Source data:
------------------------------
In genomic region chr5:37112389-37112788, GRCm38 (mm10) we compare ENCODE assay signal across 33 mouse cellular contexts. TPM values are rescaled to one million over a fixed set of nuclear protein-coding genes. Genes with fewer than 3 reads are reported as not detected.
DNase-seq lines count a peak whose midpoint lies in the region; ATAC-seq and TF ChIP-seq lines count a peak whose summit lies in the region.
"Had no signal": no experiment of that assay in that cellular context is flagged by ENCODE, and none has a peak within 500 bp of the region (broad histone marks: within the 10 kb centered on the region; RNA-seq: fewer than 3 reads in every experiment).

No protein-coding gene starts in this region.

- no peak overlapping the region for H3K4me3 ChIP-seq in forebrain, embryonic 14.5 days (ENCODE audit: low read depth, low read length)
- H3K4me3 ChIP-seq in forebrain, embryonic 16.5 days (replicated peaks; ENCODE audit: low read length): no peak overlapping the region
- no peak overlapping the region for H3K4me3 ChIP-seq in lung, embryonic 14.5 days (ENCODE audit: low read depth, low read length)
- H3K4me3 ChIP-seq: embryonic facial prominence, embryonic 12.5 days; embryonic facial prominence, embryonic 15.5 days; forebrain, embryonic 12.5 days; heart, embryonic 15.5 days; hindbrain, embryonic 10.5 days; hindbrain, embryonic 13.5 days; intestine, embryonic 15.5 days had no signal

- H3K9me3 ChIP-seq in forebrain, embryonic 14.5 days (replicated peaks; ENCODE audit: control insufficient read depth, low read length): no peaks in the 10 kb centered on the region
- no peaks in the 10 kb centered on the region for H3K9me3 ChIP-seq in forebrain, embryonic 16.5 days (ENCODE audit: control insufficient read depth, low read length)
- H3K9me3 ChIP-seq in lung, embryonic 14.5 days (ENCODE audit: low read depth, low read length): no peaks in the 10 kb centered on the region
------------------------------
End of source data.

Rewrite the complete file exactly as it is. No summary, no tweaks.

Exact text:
In genomic region chr5:37112389-37112788, GRCm38 (mm10) we compare ENCODE assay signal across 33 mouse cellular contexts. TPM values are rescaled to one million over a fixed set of nuclear protein-coding genes. Genes with fewer than 3 reads are reported as not detected.
DNase-seq lines count a peak whose midpoint lies in the region; ATAC-seq and TF ChIP-seq lines count a peak whose summit lies in the region.
"Had no signal": no experiment of that assay in that cellular context is flagged by ENCODE, and none has a peak within 500 bp of the region (broad histone marks: within the 10 kb centered on the region; RNA-seq: fewer than 3 reads in every experiment).

No protein-coding gene starts in this region.

- no peak overlapping the region for H3K4me3 ChIP-seq in forebrain, embryonic 14.5 days (ENCODE audit: low read depth, low read length)
- H3K4me3 ChIP-seq in forebrain, embryonic 16.5 days (replicated peaks; ENCODE audit: low read length): no peak overlapping the region
- no peak overlapping the region for H3K4me3 ChIP-seq in lung, embryonic 14.5 days (ENCODE audit: low read depth, low read length)
- H3K4me3 ChIP-seq: embryonic facial prominence, embryonic 12.5 days; embryonic facial prominence, embryonic 15.5 days; forebrain, embryonic 12.5 days; heart, embryonic 15.5 days; hindbrain, embryonic 10.5 days; hindbrain, embryonic 13.5 days; intestine, embryonic 15.5 days had no signal

- H3K9me3 ChIP-seq in forebrain, embryonic 14.5 days (replicated peaks; ENCODE audit: control insufficient read depth, low read length): no peaks in the 10 kb centered on the region
- no peaks in the 10 kb centered on the region for H3K9me3 ChIP-seq in forebrain, embryonic 16.5 days (ENCODE audit: control insufficient read depth, low read length)
- H3K9me3 ChIP-seq in lung, embryonic 14.5 days (ENCODE audit: low read depth, low read length): no peaks in the 10 kb centered on the region